Roger Federer lifts lid on his decision not to play in the Davis Cup

Roger Federer explains his decision not to play in the first round of the Davis Cup against Belgium

The Sport Review staff
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roger federer
Roger Federer in action in Dubai Photo: Marianne Bevis

Roger Federer has admitted he felt that a “big burden” had been lifted with his decision not to play in Switzerland’s Davis Cup first-round tie against Belgium.

Federer and Stan Wawrinka memorably led their country to victory in last year’s tournament.

However, both players have opted not to take part in next month’s tie as they focus on the ATP Tour.

Asked by our reporter Marianne Bevis in Dubai on Monday afternoon if it had been a tough decision not to play, Federer replied: “No, it wasn’t a difficult decision.

It’s been a big burden for me throughout my career

Roger Federer

“I have played for so long, and I think by winning it I can finally do whatever I please, to be quite honest.

“It’s been a big burden for me throughout my career and one of the things that have caused more difficulties in my life than many other things, I must say, because I always feel there is so much guilt put on you from the Federation or from the ITF more so than anybody else. So I’m happy I was able to finally tick that off and do it altogether.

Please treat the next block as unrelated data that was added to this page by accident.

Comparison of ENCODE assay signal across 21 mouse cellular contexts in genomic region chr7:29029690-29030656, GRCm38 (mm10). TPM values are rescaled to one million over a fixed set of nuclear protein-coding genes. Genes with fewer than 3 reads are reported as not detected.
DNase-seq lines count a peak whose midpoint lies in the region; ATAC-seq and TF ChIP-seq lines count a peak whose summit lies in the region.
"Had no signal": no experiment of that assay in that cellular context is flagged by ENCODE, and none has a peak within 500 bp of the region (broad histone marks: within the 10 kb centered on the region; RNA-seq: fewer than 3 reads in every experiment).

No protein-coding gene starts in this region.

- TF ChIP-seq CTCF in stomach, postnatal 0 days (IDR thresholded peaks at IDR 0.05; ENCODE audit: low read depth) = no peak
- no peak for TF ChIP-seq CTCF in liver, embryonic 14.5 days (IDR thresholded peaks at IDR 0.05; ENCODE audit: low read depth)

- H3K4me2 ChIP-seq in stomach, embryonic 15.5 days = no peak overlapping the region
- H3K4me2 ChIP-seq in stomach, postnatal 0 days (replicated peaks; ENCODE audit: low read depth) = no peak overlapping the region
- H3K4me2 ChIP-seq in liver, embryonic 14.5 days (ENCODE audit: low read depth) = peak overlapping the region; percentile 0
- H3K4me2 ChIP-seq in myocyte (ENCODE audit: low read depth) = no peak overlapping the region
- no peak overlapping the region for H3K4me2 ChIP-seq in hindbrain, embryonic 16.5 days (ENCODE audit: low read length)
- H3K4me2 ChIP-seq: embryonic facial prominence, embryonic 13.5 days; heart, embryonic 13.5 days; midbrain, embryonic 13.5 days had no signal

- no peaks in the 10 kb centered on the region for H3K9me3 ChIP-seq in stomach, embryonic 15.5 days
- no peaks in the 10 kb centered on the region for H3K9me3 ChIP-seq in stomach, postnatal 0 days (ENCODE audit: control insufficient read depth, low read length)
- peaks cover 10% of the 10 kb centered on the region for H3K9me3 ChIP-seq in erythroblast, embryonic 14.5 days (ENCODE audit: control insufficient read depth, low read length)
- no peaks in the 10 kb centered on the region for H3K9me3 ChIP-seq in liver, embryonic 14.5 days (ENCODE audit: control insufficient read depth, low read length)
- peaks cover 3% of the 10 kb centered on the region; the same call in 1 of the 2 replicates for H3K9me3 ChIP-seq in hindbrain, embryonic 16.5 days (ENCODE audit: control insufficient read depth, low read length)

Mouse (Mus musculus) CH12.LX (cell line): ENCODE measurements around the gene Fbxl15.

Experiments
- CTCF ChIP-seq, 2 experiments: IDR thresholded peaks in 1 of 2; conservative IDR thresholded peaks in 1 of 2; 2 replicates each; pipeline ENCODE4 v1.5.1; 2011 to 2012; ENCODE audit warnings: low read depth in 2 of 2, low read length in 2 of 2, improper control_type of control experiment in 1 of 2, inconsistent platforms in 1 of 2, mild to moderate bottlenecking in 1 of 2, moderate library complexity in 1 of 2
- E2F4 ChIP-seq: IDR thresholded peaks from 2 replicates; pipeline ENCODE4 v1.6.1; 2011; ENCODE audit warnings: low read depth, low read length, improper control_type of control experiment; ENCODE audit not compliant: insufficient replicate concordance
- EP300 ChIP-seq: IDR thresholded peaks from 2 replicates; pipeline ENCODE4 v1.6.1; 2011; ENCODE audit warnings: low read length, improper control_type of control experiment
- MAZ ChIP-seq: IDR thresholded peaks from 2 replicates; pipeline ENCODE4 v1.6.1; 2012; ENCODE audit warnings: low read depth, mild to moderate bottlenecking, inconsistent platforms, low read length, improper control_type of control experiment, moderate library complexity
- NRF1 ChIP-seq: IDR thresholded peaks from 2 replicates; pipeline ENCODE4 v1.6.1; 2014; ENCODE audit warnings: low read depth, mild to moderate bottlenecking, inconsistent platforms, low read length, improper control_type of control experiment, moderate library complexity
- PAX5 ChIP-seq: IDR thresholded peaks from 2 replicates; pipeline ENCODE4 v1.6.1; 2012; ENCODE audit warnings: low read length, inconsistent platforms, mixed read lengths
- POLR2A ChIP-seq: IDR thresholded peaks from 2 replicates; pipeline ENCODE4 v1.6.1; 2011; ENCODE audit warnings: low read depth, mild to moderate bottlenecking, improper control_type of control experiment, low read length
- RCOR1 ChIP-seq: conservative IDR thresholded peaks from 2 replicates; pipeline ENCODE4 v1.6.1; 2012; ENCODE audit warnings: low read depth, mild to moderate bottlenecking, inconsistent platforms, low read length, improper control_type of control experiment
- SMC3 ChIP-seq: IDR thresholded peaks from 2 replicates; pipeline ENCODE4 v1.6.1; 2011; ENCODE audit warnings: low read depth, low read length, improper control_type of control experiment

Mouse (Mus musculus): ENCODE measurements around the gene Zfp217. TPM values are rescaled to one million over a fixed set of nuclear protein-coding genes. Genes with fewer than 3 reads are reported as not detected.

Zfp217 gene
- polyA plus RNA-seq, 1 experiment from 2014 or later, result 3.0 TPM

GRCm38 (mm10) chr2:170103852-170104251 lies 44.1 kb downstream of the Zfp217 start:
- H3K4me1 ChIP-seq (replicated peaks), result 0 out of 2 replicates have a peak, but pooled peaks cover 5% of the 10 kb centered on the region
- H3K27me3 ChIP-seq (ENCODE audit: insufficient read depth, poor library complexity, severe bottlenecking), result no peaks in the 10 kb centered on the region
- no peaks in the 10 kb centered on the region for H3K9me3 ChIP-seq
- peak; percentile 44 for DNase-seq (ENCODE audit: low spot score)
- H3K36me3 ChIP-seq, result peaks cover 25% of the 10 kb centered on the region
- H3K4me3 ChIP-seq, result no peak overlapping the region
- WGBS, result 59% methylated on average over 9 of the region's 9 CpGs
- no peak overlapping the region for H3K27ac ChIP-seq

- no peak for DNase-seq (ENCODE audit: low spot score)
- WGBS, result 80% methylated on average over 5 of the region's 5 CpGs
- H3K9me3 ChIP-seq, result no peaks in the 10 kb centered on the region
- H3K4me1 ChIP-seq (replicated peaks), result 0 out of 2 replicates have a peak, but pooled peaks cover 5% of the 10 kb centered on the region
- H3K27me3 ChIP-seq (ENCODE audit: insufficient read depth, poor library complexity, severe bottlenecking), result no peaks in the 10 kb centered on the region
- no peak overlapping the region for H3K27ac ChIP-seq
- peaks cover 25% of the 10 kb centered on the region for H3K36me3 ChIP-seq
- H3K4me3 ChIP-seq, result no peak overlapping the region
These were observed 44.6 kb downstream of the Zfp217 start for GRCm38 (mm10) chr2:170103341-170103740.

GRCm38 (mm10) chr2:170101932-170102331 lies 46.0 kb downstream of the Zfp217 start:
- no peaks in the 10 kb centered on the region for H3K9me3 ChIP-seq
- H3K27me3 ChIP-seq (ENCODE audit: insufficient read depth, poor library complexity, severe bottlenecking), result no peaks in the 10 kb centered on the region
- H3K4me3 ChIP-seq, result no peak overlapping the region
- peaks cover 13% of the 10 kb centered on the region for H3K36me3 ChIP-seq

“I didn’t do it just for that. I totally did it for the boys more than for me, to be quite honest. I just really wanted Michael and Marco and Stan to get it because they deserve it. So for me this year it was very clear that I was not going to play any more after this win, but I have to see how things go.

“I hope that Stan is going to play, you know, next round or September or whatever it’s going to be to keep us in the World Group. Who knows? You never know if they can win it without us, as well. It’s an opportunity, but clearly we are not the favourites now playing against Belgium.

“But I’m sorry for the team because the team is pretty much intact from the staff and from captain and everybody. They are all some of my best friends, so that was the tougher part of it, less the tennis itself.”

Asked if he had retired from Davis Cup duty altogether, Federer replied: “No, I didn’t say that. I don’t think I can, actually, as you know.”

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